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Misapplication of Free Market Principles

  • To: <biz-tld-agreement@xxxxxxxxx>
  • Subject: Misapplication of Free Market Principles
  • From: "Antonis Polemitis" <antonispolemitis@xxxxxxxxxxx>
  • Date: Fri, 25 Aug 2006 18:08:29 -0400

Dear BoD of ICANN,


This post is meant to apply to all three extensions: info/biz/org

I can only presume that the only, even conceptually justifiable, rationale
for the lifting of price controls is the superficial belief that this is
more of a "free-market" outcome and will somehow lead to an improved outcome
for the internet community through increased competition or innovation
between registries.


Unfortunately, the relationship between registrants and registries does not
remotely resemble a free market:

1.      Domains between registries are only partial substitutes for each
other.  Changing from a .org to a .info domain for example has certain
connotations for example (e.g. .org is meant to be for non-profits; .info
for reference information)

2.      Specific domain names (e.g. worldbank.org) have very few
substitutes, particularly in a world with one registry.  Presumably the same
rapacious registry that might take the prices to extortionate levels for
worldbank.org could do the same for theworldbank.org, etc.  This becomes
important particularly, AFTER a business has built a successful web presence
at a certain domain.  Significant brand equity is often built up in the
domain name even for offline businesses; for many online businesses, the
domain name and the company name are one and the same.  Given the lack of
effective substitutes, the pricing model envisioned would allow landlords to
extract extreme amounts of value from the registrant.



Differentiated pricing, it is declared up-front, can potentially be managed
around by registrants.  But the uncertainty created by allowing domain
prices to change post-registration will have a vastly chilling affect on
development of the gTLDs and in fact could push development to well-managed
ccTLDs even if the extension is logically inappropriate for that business.
To anyone that thinks that the 10 year clause provides adequate protection,
I would simply point out the fact that Yahoo.com is 11 years old.

At this point, someone might say, well landlords can change the rent they
charge in the real world.  The distinction lies in the fact that there are
a) far better substitutes for a specific real estate lot than for domain
names and b) there are multiple providers of real estate so a market price
gets established.

Even though a domain name is an "address", it is not equivalent to a mailing
address or retailing location in the offline world.  If Nike has to change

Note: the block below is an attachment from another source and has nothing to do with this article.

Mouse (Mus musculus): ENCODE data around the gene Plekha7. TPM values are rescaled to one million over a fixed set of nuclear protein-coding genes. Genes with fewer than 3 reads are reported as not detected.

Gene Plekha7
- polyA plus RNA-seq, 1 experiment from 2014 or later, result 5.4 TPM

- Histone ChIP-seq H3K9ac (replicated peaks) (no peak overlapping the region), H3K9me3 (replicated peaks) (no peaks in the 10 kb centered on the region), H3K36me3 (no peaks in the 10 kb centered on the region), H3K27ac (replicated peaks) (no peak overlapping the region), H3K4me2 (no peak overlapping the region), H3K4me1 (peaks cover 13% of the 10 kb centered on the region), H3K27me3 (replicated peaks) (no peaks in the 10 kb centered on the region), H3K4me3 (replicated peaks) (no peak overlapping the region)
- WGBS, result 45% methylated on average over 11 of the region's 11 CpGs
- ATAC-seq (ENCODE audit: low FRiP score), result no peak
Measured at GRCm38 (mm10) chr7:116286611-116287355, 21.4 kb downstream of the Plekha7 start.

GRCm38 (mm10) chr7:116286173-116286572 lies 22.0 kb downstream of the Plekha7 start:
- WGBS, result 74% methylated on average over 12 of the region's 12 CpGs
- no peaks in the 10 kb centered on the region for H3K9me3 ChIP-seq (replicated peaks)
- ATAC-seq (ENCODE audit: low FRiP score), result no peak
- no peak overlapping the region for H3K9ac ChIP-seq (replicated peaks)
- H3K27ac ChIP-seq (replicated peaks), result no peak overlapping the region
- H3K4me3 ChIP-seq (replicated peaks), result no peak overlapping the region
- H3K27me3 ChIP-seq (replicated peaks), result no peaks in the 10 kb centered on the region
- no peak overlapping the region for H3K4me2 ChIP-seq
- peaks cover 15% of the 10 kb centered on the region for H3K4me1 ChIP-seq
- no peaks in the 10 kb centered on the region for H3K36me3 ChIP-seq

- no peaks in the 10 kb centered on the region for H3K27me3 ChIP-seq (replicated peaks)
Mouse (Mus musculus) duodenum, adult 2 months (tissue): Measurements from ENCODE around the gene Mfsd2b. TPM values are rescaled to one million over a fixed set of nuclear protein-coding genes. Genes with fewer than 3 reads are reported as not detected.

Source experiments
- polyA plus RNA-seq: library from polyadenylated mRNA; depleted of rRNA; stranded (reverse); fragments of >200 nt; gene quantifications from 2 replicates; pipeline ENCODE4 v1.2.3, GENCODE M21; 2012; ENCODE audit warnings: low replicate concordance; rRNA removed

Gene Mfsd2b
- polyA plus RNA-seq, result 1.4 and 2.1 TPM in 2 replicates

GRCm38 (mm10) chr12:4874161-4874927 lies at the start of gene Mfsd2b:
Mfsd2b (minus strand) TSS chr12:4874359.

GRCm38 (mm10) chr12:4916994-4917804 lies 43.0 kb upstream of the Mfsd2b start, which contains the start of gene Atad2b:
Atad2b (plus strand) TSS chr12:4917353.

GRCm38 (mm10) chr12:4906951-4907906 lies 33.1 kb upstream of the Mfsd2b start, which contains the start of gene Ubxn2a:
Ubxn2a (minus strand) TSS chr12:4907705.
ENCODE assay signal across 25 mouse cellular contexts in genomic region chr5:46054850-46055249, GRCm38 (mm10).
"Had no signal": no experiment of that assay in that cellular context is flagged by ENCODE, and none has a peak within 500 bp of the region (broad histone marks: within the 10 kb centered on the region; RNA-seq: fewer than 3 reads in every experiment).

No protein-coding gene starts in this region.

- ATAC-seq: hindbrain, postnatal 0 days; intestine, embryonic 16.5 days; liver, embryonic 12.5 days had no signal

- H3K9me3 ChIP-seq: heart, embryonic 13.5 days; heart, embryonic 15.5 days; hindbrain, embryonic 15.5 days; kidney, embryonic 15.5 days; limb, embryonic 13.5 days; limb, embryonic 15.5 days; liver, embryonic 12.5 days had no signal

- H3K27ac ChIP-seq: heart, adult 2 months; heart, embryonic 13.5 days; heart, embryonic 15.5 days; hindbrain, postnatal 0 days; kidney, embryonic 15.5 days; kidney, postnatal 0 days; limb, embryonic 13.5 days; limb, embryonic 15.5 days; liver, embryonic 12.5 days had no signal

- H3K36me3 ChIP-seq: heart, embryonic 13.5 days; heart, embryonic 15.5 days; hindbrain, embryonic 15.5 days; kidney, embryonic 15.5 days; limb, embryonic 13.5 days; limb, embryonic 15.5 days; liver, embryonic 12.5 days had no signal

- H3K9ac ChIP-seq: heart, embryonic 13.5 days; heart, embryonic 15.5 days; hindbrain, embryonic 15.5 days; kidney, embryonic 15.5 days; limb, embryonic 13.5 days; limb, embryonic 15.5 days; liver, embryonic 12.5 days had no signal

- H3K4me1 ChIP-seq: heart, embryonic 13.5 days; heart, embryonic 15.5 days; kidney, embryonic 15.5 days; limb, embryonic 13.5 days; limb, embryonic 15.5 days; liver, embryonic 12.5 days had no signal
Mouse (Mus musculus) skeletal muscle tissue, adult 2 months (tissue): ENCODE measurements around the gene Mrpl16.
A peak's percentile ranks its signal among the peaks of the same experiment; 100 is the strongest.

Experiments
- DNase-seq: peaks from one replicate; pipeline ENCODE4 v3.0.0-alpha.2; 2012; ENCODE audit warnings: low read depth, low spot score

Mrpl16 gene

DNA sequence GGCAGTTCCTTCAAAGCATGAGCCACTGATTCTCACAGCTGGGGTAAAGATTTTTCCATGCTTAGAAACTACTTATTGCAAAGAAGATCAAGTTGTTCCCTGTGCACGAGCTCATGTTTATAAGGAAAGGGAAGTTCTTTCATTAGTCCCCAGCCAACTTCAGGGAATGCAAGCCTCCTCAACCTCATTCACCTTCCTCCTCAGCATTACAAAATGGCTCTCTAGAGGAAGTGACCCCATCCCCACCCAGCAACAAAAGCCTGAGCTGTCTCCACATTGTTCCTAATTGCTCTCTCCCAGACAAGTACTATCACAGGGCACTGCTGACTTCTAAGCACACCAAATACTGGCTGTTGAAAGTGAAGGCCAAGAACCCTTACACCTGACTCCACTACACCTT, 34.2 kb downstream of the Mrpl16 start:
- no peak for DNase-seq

its physical mailing address, it does not particularly impact its company's
branding and certainly does not have to consider changing its name.  The
same analogy would not hold for Google and Google.com.  Furthermore, if Nike
does not like the terms of its latest building lease, it has plenty of close
substitutes (e.g. the office park down the street) from other sellers.


3.      If you accept that different gTLDs and more specifically different
domain names (post registration) are not close substitutes for each other,
then you will not have anything resembling a free-market and "competition"
between registries WILL NOT occur.  Registries are already free to compete
with each other by lowering their price and yet we see limited examples of
this behavior and certainly do not appear to be seeing it in this contract


We should look to the actual free markets to see if these terms would be
considered reasonable or laughable. For large and small businesses the
closest analogy to a domain name contract is a commercial ground lease upon
which a building is built.  In this free-market, we would never see a
free-market outcome where a leasee agrees to the following terms:

1.      The leasee make all of the investment in developing the property (as
in website development)
2.      The landlord / owner of the ground lease can change the rent at will
and with no restriction (the latest provisions)
3.      The leasee cannot, short of extensive material breaches, rent from a
different landlord ever (presumptive renewal)
4.      The terms apply to all leasees and cannot be individually negotiated
(one-time negotiation by ICANN on behalf of all registrants)


I strongly recommend that ICANN reject these current contracts which are
abusive to the point that they might threaten the development of the
internet itself.  If ICANN accepts these proposals on behalf of registrants,
I think it is fair to say that it has given up any pretense of caring about
representing its most important constituency, the millions of men, women,
small and large businesses that are driving economic growth around the


Respectfully submitted,


Antonis Polemitis




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